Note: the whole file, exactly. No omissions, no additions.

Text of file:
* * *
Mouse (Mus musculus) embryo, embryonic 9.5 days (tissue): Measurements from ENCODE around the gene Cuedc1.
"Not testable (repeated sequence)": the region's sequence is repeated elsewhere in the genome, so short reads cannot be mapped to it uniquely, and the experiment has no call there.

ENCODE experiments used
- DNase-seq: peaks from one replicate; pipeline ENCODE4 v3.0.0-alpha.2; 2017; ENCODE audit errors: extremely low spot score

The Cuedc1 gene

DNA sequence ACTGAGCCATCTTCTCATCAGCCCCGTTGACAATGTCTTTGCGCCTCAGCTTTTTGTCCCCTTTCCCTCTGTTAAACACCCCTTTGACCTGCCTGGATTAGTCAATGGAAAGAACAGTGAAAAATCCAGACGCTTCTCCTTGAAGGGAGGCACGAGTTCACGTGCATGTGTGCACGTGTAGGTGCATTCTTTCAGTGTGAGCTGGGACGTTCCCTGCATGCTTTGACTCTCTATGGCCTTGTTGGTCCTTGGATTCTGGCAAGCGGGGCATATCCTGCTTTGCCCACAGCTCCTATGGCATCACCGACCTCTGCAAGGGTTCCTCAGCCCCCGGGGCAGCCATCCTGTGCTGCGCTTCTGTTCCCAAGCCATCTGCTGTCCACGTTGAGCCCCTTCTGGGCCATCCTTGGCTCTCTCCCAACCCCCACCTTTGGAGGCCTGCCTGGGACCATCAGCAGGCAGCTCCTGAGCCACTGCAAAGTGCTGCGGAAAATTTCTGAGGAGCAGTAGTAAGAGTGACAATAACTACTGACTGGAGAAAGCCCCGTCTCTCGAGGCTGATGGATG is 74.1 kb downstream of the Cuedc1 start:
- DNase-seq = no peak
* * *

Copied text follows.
Mouse (Mus musculus) embryo, embryonic 9.5 days (tissue): Measurements from ENCODE around the gene Cuedc1.
"Not testable (repeated sequence)": the region's sequence is repeated elsewhere in the genome, so short reads cannot be mapped to it uniquely, and the experiment has no call there.

ENCODE experiments used
- DNase-seq: peaks from one replicate; pipeline ENCODE4 v3.0.0-alpha.2; 2017; ENCODE audit errors: extremely low spot score

The Cuedc1 gene

DNA sequence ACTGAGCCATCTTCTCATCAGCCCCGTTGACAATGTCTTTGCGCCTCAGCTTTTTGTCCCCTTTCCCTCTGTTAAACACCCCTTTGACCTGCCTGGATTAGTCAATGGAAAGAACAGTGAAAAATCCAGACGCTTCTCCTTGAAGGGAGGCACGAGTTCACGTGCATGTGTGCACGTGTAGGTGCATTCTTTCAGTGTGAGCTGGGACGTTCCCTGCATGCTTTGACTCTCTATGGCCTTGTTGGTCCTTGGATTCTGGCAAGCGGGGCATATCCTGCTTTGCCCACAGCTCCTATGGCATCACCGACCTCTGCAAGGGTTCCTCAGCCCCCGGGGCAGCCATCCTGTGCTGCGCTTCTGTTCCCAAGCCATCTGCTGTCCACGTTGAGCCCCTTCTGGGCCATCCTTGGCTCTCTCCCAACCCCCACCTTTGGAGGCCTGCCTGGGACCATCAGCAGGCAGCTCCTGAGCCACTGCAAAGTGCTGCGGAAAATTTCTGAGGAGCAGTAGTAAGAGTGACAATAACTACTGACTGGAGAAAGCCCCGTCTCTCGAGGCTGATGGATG is 74.1 kb downstream of the Cuedc1 start:
- DNase-seq = no peak